The presence and level of physical, emotional and sexual abuse during pregnancy varies according to the characteristics of women and their husbands, according to a 2003–2004 cross-sectional survey of pregnant rural and urban women in Malatya, Turkey.1 Overall, 32% of women had experienced at least one type of abuse from their spouse or his family during pregnancy. The odds of experiencing any abuse during pregnancy were elevated among women whose pregnancy was unwanted and who had a low family income, as well as among those whose husband had little or no education.
Study participants included 824 women (70% from urban areas and 30% from rural areas) who had completed at least one trimester of their current pregnancy and were recruited systematically from 60 population clusters within Malatya province. Data on demographic, behavioral and fertility characteristics of these women were collected, with a response rate of 92%. Researchers defined physical violence as having been hit, pushed, kicked or otherwise hurt; emotional abuse as having been humiliated, insulted, threatened with violence or separated from one's children; and sexual violence as having been physically forced or verbally coerced into having sex. The husband was the most common perpetrator (97% of physical, 81% of emotional and 100% of sexual incidents); in all other cases, women were abused by their husband's family.
In all, 261 women had experienced some type of violence during pregnancy, and 75% of those women had also been abused earlier in their marriage. Among women who had not been abused prior to their current pregnancy, 7% experienced abuse during pregnancy. Thirty-eight percent of women who had experienced physical violence prior to pregnancy, compared with 2% of those who had not, experienced physical violence during pregnancy. Those proportions for emotional abuse were 78% and 4%, respectively, and for sexual abuse, 59% and 5%.
In the bivariate analysis, the level of overall abuse was negatively associated with the educational level of the woman and her husband, the husband's occupation and the family's income, and was positively associated with the number of living children. For example, the proportion of women who had experienced any type of abuse ranged from 13% among those who had graduated from college to 44% among those who were illiterate, and from 16% among women whose husband had graduated from college to 64% among those whose husband had not finished primary school. Overall abuse had a U-shaped relationship to duration of marriage, with the highest level occurring at 4–5 years (45%).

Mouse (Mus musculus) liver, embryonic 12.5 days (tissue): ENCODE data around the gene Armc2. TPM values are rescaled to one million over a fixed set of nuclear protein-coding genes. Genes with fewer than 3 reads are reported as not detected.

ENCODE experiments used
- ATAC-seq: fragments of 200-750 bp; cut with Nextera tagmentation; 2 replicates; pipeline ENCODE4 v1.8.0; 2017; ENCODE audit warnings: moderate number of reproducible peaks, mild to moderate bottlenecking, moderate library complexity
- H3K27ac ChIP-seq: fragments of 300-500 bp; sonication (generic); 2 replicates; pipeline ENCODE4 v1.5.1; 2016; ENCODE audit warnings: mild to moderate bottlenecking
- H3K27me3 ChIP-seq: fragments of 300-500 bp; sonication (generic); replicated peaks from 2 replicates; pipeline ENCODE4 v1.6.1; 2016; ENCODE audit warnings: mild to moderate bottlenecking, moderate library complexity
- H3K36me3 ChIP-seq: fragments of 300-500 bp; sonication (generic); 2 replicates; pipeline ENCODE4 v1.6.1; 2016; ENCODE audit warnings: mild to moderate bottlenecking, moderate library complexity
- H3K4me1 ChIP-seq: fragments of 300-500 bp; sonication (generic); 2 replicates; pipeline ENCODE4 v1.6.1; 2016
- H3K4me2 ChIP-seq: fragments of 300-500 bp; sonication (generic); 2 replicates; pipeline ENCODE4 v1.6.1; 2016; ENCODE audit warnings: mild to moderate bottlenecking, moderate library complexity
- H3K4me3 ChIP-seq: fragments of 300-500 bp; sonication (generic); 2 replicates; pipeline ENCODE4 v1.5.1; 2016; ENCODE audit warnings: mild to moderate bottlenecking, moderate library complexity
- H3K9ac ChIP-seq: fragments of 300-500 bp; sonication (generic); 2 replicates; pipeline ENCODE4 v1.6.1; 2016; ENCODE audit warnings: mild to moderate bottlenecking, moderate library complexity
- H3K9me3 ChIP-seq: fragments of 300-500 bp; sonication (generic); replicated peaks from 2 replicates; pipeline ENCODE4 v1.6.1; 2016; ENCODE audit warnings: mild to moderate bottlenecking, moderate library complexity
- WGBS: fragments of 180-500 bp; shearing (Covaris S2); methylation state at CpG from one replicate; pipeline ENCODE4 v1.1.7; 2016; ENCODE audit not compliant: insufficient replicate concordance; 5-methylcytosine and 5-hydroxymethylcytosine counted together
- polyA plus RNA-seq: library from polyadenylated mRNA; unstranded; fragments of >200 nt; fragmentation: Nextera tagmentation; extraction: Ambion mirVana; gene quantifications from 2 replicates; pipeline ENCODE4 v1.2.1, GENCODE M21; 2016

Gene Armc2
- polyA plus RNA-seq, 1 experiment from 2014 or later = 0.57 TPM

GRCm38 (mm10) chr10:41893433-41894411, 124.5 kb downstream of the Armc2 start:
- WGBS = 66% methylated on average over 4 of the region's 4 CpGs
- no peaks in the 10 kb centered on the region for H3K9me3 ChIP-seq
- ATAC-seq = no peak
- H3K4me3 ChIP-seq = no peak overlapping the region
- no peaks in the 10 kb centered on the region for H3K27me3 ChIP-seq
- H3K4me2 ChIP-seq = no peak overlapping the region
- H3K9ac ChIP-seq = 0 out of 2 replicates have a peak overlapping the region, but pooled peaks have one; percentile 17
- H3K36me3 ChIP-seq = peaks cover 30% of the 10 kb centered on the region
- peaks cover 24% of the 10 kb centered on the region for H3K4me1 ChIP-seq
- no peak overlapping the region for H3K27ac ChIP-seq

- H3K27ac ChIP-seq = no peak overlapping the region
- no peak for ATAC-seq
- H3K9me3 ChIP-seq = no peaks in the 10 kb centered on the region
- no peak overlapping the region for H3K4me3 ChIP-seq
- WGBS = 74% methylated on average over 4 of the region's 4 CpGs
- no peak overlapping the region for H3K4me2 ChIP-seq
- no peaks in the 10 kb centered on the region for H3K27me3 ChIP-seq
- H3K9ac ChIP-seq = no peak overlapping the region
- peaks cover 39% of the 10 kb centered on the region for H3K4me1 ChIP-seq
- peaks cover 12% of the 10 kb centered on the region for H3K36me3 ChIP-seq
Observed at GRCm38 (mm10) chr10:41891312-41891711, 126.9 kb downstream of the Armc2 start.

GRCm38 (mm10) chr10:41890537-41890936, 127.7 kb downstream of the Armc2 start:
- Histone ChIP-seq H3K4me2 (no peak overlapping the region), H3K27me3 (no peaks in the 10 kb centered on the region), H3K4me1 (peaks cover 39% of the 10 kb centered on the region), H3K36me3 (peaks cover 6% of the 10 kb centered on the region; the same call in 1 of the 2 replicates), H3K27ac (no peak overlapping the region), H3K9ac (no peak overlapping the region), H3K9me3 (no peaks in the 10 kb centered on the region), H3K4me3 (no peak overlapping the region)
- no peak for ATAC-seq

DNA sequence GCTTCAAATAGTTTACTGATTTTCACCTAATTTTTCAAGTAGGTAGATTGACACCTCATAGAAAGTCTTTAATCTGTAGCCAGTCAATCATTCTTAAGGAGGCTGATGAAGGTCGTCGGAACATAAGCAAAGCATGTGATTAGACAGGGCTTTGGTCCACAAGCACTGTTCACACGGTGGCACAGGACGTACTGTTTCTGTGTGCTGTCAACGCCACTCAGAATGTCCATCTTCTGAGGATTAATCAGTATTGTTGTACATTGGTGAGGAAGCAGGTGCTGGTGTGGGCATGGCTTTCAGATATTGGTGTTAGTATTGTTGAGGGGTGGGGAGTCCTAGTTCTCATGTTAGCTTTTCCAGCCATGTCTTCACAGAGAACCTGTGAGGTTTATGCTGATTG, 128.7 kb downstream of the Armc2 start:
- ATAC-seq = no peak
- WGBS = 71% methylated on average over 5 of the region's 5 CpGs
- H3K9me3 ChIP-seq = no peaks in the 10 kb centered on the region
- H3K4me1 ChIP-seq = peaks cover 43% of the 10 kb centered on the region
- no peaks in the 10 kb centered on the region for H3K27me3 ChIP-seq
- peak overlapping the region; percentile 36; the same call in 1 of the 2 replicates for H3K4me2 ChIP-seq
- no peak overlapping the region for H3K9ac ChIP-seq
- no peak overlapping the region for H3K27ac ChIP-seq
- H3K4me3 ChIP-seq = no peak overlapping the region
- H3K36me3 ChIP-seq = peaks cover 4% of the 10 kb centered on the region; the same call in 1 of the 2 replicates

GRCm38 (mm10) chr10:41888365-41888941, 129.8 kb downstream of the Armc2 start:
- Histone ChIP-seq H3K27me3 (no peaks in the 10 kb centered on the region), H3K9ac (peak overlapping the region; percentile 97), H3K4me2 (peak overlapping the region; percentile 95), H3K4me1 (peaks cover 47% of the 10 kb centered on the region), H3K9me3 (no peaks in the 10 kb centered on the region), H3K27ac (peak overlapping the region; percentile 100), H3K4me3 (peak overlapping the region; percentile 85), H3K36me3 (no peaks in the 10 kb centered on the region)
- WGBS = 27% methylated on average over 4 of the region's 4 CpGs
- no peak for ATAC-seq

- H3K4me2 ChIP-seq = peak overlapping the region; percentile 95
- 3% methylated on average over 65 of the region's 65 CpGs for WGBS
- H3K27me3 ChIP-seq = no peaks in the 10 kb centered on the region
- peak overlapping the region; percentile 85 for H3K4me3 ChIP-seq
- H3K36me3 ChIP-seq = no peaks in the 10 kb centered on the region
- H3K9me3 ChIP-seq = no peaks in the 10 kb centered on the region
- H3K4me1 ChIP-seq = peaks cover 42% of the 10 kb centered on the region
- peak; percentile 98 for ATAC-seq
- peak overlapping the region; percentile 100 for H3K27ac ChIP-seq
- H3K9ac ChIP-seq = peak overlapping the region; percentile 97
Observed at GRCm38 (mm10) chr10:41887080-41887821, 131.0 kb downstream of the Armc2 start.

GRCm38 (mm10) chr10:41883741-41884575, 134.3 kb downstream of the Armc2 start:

Women in their second trimester of pregnancy were more likely to be abused than those in their third trimester (35% vs. 26%), and those whose pregnancy had been unwanted were more likely to experience abuse than were those with a wanted pregnancy (46% vs. 28%). Abuse was more common among women who smoked regularly during pregnancy than among those who did not (43% vs. 29%).
The patterns for individual types of abuse were generally similar to those for overall abuse. However, physical violence had a U-shaped relationship to the husband's education, and was not associated with the woman's education. The associations of being in the second trimester of pregnancy and having a higher number of living children with overall abuse were due entirely to their associations with emotional abuse. Sexual abuse was not associated with the duration of marriage.
In the multivariate analysis, the odds of overall abuse and each individual type of abuse were elevated among women who smoked regularly during pregnancy (odds ratios, 1.6–1.9). Unwanted pregnancy was associated with overall abuse and with emotional and sexual abuse (1.6–1.8). Women whose husband was illiterate or had less than eight years of education were significantly more likely to experience any type of abuse, physical violence and emotional abuse (1.7–2.4). Urban residence and low family income were associated with elevated odds of overall abuse (1.5 and 1.9, respectively) and emotional abuse (1.7 and 2.0). The risk of overall abuse was elevated among women who were in the second trimester of pregnancy, and the risk of physical violence was raised among women whose husband was unemployed (2.4).
The authors point out that just 38% of the women who had experienced violence either before or during pregnancy had discussed their experience prior to their interview. Given that only 2% of women had talked about their situation with a health care worker, the authors emphasize the importance of initiating health-based interventions to identify and help women who are being abused. They conclude that, in conjunction with other medical and social service programs, "the golden opportunity of antenatal care should be used to diagnose, assess and prevent domestic violence."—H. Ball
1. Karaoglu L et al., Physical, emotional and sexual violence during pregnancy in Malatya, Turkey, European Journal of Public Health, 2005, 16(2):149–156.